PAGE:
Despite the attendance of notable members of the aristocracy, judiciary and political allies of the Duke at such events, Turner commented in his diary that the celebrations ‘might be more properly done by distributing something to the poor.’ Charitable donations by the aristocracy were commonplace in the eighteenth century and often distributed through the local overseers of the poor including gifts of food and fuel. Thomas Turner was assiduous in noting their distribution in East Hoathly.
The ‘Old Poor Law’
In common with many small rural parishes East Hoathly did not maintain a workhouse and cared for its poor in the community. Pensions were paid to a small group of regular, often elderly or otherwise infirm paupers. Food stuffs, clothing, footwear and fuel formed regular components of parochial support.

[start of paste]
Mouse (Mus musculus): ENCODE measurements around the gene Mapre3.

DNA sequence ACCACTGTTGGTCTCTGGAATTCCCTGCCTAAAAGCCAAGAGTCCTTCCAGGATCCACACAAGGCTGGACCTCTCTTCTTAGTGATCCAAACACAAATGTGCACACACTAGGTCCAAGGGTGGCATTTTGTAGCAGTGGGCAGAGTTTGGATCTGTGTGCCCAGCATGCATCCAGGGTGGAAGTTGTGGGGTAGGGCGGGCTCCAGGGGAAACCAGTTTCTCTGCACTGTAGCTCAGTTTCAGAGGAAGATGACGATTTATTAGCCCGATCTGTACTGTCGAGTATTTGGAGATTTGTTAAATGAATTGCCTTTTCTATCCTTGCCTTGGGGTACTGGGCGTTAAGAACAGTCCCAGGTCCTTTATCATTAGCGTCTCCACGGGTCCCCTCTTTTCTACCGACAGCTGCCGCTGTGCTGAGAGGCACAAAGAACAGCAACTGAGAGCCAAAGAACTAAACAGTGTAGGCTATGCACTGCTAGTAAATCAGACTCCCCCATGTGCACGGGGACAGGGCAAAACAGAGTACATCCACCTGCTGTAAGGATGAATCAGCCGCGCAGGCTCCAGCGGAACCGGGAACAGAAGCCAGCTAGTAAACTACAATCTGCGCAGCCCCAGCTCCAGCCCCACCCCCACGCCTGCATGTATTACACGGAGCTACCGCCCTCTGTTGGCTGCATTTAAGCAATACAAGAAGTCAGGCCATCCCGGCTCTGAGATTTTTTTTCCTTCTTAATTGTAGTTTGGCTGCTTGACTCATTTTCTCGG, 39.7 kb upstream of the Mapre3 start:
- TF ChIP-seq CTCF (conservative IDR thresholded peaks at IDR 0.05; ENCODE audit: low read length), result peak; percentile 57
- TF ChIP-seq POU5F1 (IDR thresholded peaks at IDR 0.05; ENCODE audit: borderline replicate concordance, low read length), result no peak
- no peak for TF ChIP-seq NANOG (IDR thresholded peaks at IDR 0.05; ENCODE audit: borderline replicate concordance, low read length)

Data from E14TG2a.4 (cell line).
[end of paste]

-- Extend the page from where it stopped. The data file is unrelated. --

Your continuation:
The parish also provided medical care and medicines for the needy poor. A local apothecary or surgeon provided treatment and dispensed medicines when called on to do so by the overseer of the poor. Occasional ad hoc payments were made for specific items and small sums given to the itinerant poor. At least one parishioner was supported in Bethlem Hospital, an institution for the ‘insane’ poor in the City of London. A number of illegitimate children and babies were maintained by East Hoathly parish. These infants were boarded out locally (often with members of the child’s extended family) and subsequently placed in some form of apprenticeship. In addition, the parish ensured that repairs were made to cottages and other dwellings that housed their impoverished men and women. At least one cottage, at Scallow Bridge on the outskirts of the village, was used to house the poor. This ‘poorhouse’ was owned by the parish and accommodated two families, in 1834 William Hutson occupied the lower dwelling and William West the upper. Both paid an annual rent of one shilling. Labouring work was given to the able poor particularly when these cottages or the church required maintenance.